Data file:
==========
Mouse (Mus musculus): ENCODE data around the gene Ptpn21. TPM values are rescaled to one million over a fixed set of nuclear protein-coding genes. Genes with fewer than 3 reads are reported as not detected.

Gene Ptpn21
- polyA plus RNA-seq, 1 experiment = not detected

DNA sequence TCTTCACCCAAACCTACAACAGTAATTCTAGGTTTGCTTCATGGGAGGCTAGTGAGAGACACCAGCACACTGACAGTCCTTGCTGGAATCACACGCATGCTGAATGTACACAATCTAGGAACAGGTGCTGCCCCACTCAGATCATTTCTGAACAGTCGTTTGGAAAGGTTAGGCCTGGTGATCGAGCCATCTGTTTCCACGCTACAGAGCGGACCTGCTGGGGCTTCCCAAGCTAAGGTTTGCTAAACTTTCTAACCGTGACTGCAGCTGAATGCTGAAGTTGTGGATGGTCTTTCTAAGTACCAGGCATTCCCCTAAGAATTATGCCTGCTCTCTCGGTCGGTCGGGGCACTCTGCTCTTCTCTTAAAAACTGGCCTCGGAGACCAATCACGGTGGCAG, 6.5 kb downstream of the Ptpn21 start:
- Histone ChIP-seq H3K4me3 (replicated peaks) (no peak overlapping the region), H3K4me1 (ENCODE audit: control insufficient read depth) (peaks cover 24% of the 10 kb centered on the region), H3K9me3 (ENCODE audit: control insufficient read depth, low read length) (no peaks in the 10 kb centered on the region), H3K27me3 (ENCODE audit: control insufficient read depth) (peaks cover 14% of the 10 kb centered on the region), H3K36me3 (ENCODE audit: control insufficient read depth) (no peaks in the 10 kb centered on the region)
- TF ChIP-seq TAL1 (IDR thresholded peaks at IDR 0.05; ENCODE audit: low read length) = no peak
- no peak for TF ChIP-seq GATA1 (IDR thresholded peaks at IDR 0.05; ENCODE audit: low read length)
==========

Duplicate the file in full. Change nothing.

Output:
Mouse (Mus musculus): ENCODE data around the gene Ptpn21. TPM values are rescaled to one million over a fixed set of nuclear protein-coding genes. Genes with fewer than 3 reads are reported as not detected.

Gene Ptpn21
- polyA plus RNA-seq, 1 experiment = not detected

DNA sequence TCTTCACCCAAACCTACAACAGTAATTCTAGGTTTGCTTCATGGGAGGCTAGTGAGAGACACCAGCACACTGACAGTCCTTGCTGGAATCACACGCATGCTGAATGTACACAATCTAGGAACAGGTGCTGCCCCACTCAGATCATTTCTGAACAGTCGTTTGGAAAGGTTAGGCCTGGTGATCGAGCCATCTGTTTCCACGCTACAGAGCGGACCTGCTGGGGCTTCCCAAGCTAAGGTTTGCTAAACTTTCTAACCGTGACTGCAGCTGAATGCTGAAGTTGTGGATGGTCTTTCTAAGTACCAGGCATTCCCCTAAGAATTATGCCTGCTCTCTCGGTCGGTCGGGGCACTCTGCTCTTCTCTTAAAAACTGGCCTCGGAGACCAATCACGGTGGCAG, 6.5 kb downstream of the Ptpn21 start:
- Histone ChIP-seq H3K4me3 (replicated peaks) (no peak overlapping the region), H3K4me1 (ENCODE audit: control insufficient read depth) (peaks cover 24% of the 10 kb centered on the region), H3K9me3 (ENCODE audit: control insufficient read depth, low read length) (no peaks in the 10 kb centered on the region), H3K27me3 (ENCODE audit: control insufficient read depth) (peaks cover 14% of the 10 kb centered on the region), H3K36me3 (ENCODE audit: control insufficient read depth) (no peaks in the 10 kb centered on the region)
- TF ChIP-seq TAL1 (IDR thresholded peaks at IDR 0.05; ENCODE audit: low read length) = no peak
- no peak for TF ChIP-seq GATA1 (IDR thresholded peaks at IDR 0.05; ENCODE audit: low read length)